Australia is one of the biggest continents in the world, and even though it is surrounded by water, by virtue of its size and location in the globe, it can also be one of the driest and hottest. Australia’s rain fall pattern is highly seasonal and, besides Antarctica, Australia’s rainfall is the lowest of the seven continents. With variable rainfall and hot and humid air, Australia is often plagued with droughts, which can last for several seasons in some areas.
According to Australia’s Bureau of Meteorology, the rainfall in 2012 was below average for most parts of western and southeast Australia, with the rest of the country receiving average to above average. Overall, the country received 53.1mm of rain which is 17% below normal, making 2012 the 33rd driest winter in 113 years. With such low levels of rain, it is not uncommon for regional councils to impose water restrictions within their area – and this, in turn, makes maintaining gardens quite difficult.
Benefits of Gardens
It is unfortunate that many people underestimate the value of having a well-maintained garden. Researches show that having a garden, not necessarily a big one – even a small area would suffice – has tremendous benefits. A garden adds beauty and colour to homes and oftentimes, serves as an extra entertainment space for small gatherings. It is place where one can read a book to relax, or to run around to have fun. Having a well-maintained garden is also a sure-fire way to increase the market value of a home. Studies have shown that property buyers are willing to pay extra for a home with a garden or a lawn.
Home owners living in the more tropical areas of Australia don’t have much trouble in maintaining gardens. On the other hand, gardening may prove to be a challenge for those living in most parts of Western and Southern Australia.
Rock and Sand Gardens
It is fortunate that there are other gardening options for homeowners in the drier regions of Australia. Instead of traditional grass, homes can have Japanese-inspired rock and sand gardens where an area is covered primarily with sand, and rocks serving as points of interest. Greenery is added in the form of small bonsai plants or pocket gardens in key areas.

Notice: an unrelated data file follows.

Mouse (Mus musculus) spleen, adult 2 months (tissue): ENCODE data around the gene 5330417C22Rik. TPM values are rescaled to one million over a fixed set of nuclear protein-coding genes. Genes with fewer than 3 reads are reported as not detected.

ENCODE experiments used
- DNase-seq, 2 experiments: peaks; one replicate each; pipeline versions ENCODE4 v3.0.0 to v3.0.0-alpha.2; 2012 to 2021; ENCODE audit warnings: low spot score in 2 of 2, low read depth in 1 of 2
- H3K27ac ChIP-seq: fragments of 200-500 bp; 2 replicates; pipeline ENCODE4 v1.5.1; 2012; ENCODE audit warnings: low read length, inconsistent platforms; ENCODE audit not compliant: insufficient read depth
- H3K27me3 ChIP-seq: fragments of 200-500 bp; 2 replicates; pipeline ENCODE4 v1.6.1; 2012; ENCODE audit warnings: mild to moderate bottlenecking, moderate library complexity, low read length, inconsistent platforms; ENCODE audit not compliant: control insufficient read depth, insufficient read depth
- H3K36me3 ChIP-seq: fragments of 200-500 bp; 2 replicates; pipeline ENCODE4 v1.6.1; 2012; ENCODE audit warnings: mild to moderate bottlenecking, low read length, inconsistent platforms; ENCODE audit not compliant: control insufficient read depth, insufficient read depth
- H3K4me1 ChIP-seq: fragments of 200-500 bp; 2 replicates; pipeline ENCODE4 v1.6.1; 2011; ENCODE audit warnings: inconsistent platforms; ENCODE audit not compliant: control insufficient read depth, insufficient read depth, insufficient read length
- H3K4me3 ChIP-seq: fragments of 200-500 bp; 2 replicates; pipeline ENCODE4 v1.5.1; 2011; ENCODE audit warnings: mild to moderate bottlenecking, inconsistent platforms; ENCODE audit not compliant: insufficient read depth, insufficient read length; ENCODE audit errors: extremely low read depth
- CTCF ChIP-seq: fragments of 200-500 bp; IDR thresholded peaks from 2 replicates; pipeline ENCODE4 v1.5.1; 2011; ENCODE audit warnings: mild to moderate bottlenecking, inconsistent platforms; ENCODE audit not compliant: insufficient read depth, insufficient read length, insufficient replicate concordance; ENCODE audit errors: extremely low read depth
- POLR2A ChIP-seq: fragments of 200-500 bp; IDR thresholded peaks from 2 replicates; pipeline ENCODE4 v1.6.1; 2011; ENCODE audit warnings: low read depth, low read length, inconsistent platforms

Potted Plant Garden
Another option is to have a garden made up of potted plants. The pots can be arranged to form a pathway, or can be clustered together to form a wall or a garden feature. Even though these plants will need to be cared for, the combined water usage to nourish the plants would still be less than what is required to water a whole lawn.
Synthetic Grass Garden
If, however, having a green lawn is preferred, synthetic grass is a viable and economical option to natural grass. Synthetic grass has come a long way in terms of appearance and versatility since it was developed in the 1960s. Synthetic grass offers high flexibility in landscaping designs and can also come in different kinds of grass varieties. It is easy to maintain because it doesn’t need to be watered, nor does it need to be mowed. Real plants can be placed in designated areas, with the synthetic grass trimmed to go around these. Or potted plants can be placed on top of the grass. The choices are limitless. It is not uncommon to see houses with fake grass in Perth, Adelaide, Kalgoorlie, and other cities in the Western Australia and Southern Australia Territories.
Having a garden is still do-able, even in dry arid conditions. You just need to know what materials you can work with and be creative with what you have. Challenge yourself and you’ll be surprised at what garden ideas you can come up with.